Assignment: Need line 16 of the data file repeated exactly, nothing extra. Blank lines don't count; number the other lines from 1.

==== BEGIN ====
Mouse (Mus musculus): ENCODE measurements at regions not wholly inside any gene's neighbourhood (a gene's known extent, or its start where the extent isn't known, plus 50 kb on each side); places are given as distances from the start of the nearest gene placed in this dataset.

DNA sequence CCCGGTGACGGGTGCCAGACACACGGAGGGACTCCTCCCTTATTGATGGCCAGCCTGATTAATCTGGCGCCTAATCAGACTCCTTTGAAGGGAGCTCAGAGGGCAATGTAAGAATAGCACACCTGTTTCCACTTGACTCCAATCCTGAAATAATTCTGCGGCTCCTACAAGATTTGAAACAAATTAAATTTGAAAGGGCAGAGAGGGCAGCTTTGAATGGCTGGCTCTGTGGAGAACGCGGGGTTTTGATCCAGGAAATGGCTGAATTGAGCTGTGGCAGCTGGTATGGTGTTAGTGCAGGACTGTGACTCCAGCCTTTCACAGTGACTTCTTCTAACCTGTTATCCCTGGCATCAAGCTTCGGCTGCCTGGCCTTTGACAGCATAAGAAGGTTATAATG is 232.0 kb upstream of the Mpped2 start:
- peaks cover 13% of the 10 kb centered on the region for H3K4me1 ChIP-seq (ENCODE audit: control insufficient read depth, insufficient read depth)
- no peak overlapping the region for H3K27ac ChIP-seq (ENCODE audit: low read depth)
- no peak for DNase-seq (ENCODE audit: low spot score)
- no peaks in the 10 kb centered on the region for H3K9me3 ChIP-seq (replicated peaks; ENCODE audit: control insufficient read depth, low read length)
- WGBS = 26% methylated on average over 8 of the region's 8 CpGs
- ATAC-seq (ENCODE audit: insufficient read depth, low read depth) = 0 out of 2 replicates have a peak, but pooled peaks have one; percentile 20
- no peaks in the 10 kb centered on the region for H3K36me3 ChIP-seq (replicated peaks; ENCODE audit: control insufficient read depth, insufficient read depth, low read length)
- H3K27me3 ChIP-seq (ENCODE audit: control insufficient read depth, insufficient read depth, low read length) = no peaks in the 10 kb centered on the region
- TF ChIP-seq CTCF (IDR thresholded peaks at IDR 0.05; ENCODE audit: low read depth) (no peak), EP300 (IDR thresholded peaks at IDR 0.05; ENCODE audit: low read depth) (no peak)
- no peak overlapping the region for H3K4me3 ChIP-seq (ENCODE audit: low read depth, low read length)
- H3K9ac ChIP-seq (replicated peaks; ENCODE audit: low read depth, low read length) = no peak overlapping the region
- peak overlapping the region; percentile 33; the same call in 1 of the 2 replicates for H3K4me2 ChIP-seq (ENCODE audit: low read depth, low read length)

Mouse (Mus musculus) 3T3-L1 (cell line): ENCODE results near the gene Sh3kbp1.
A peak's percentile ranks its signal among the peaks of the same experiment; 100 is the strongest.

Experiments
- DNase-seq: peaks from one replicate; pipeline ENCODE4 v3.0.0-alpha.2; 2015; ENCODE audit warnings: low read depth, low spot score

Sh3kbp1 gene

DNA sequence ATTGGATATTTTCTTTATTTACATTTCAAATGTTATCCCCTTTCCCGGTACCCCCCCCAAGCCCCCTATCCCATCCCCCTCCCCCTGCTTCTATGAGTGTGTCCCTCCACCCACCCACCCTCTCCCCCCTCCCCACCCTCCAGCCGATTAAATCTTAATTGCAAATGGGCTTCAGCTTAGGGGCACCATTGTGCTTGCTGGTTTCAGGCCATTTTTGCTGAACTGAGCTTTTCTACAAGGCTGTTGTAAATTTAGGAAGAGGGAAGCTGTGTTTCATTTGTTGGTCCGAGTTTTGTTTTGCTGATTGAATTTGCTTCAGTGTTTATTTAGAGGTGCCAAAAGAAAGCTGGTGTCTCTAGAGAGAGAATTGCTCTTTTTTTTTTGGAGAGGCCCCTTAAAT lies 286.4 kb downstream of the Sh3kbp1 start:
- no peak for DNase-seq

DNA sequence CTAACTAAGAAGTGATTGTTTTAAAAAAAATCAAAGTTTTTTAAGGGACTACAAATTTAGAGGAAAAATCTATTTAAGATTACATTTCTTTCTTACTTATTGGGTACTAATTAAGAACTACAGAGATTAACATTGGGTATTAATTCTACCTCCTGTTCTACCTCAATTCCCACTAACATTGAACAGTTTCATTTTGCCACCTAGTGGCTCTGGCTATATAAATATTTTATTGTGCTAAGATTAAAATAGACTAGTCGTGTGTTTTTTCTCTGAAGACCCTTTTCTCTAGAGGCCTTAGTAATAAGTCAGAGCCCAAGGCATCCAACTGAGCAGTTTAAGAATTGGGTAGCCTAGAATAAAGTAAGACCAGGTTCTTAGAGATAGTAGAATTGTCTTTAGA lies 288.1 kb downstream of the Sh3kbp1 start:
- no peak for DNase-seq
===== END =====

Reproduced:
A peak's percentile ranks its signal among the peaks of the same experiment; 100 is the strongest.